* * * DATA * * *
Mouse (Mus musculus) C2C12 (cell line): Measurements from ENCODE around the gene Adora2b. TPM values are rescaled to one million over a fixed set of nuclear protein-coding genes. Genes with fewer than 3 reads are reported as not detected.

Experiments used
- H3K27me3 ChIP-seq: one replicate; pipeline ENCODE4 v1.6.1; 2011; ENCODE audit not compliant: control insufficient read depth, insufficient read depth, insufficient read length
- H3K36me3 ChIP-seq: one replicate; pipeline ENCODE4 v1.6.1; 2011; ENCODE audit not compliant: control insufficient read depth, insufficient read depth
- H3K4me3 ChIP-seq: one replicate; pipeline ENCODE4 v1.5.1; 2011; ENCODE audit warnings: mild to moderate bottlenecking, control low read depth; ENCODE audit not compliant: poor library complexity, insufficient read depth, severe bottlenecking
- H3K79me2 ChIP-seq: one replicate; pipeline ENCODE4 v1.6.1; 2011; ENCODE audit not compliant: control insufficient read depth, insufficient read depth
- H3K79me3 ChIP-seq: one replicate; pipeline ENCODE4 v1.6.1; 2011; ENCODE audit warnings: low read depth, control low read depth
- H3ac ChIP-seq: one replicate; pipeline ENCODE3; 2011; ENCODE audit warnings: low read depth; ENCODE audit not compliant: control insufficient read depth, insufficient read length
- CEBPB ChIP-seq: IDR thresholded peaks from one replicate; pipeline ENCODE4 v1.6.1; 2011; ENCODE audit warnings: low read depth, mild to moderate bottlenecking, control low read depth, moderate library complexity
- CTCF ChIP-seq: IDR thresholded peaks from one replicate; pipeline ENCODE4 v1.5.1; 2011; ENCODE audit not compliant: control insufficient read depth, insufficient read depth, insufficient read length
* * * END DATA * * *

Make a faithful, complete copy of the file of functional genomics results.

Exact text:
Mouse (Mus musculus) C2C12 (cell line): Measurements from ENCODE around the gene Adora2b. TPM values are rescaled to one million over a fixed set of nuclear protein-coding genes. Genes with fewer than 3 reads are reported as not detected.

Experiments used
- H3K27me3 ChIP-seq: one replicate; pipeline ENCODE4 v1.6.1; 2011; ENCODE audit not compliant: control insufficient read depth, insufficient read depth, insufficient read length
- H3K36me3 ChIP-seq: one replicate; pipeline ENCODE4 v1.6.1; 2011; ENCODE audit not compliant: control insufficient read depth, insufficient read depth
- H3K4me3 ChIP-seq: one replicate; pipeline ENCODE4 v1.5.1; 2011; ENCODE audit warnings: mild to moderate bottlenecking, control low read depth; ENCODE audit not compliant: poor library complexity, insufficient read depth, severe bottlenecking
- H3K79me2 ChIP-seq: one replicate; pipeline ENCODE4 v1.6.1; 2011; ENCODE audit not compliant: control insufficient read depth, insufficient read depth
- H3K79me3 ChIP-seq: one replicate; pipeline ENCODE4 v1.6.1; 2011; ENCODE audit warnings: low read depth, control low read depth
- H3ac ChIP-seq: one replicate; pipeline ENCODE3; 2011; ENCODE audit warnings: low read depth; ENCODE audit not compliant: control insufficient read depth, insufficient read length
- CEBPB ChIP-seq: IDR thresholded peaks from one replicate; pipeline ENCODE4 v1.6.1; 2011; ENCODE audit warnings: low read depth, mild to moderate bottlenecking, control low read depth, moderate library complexity
- CTCF ChIP-seq: IDR thresholded peaks from one replicate; pipeline ENCODE4 v1.5.1; 2011; ENCODE audit not compliant: control insufficient read depth, insufficient read depth, insufficient read length